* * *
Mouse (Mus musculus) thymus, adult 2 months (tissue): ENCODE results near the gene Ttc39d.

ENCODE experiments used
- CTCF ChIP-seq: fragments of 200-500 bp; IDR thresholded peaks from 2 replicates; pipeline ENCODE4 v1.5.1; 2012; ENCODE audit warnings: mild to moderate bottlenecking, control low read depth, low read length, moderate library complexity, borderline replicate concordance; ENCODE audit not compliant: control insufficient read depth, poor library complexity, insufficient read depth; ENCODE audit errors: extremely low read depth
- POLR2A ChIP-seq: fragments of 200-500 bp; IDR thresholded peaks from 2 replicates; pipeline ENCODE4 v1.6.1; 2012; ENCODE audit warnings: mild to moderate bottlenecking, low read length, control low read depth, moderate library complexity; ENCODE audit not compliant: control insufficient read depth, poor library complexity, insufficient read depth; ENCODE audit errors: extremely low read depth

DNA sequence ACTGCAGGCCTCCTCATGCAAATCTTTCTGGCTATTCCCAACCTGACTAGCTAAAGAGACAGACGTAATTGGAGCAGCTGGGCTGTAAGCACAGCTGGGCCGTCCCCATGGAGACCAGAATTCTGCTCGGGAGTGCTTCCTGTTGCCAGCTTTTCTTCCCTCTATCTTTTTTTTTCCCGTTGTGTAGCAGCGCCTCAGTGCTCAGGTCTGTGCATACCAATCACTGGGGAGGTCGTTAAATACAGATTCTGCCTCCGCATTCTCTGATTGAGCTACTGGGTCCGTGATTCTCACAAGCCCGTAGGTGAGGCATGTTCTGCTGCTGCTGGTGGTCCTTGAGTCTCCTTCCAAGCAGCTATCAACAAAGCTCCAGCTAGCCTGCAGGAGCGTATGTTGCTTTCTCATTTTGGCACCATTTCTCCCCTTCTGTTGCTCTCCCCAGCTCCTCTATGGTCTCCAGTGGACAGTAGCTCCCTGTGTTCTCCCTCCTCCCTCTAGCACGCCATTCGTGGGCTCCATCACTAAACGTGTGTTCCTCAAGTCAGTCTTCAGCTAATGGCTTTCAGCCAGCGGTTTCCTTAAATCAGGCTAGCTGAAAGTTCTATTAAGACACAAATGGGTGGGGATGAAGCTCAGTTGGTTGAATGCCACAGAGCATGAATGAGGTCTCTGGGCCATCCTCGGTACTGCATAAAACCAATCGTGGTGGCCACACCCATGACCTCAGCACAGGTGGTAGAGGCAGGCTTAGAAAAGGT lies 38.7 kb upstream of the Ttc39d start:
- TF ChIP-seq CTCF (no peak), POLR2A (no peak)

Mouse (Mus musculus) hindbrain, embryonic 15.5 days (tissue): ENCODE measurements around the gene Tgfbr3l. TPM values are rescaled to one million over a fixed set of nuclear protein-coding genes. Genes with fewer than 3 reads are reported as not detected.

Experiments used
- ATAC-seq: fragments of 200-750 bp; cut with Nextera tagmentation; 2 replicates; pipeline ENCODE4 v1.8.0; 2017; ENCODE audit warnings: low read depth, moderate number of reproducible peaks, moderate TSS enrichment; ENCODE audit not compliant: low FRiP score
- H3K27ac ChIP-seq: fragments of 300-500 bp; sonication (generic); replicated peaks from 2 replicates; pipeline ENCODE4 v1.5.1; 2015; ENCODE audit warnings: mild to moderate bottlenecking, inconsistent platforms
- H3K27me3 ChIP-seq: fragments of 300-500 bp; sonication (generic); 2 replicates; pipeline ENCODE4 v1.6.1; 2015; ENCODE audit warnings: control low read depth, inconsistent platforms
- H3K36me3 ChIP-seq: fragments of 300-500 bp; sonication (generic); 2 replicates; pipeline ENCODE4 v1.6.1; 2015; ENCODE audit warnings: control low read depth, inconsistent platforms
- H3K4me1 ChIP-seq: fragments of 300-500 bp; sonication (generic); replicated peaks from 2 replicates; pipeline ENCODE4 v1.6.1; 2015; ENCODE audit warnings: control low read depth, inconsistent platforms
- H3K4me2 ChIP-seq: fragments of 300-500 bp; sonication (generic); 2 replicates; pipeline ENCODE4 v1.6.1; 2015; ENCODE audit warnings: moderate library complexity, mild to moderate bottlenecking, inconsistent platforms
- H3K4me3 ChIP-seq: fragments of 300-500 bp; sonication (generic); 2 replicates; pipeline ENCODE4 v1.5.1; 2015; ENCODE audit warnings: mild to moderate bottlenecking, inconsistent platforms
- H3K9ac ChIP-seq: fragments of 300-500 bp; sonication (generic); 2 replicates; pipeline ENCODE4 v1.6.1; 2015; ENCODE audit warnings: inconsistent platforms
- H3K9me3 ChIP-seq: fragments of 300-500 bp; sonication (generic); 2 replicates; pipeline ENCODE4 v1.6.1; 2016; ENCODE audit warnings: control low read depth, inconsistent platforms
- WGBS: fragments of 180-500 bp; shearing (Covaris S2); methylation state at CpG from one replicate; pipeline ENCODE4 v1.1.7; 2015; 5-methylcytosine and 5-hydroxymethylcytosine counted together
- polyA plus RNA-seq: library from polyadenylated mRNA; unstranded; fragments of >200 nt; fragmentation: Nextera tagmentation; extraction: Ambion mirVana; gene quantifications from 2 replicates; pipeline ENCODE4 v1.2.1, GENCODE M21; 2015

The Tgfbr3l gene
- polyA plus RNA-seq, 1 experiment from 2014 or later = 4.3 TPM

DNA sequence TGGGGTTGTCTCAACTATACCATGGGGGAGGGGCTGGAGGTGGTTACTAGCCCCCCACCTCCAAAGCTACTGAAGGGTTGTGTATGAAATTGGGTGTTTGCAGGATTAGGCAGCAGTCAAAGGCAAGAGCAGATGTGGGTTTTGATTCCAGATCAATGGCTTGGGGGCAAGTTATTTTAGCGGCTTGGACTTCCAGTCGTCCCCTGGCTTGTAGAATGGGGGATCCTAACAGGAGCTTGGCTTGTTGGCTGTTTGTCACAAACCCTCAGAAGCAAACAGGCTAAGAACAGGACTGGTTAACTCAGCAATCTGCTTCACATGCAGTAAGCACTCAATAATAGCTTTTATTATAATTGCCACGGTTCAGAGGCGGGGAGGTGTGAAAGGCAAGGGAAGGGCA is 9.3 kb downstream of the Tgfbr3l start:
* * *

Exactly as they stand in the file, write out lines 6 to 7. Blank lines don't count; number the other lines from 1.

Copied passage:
- TF ChIP-seq CTCF (no peak), POLR2A (no peak)

Mouse (Mus musculus) hindbrain, embryonic 15.5 days (tissue): ENCODE measurements around the gene Tgfbr3l. TPM values are rescaled to one million over a fixed set of nuclear protein-coding genes. Genes with fewer than 3 reads are reported as not detected.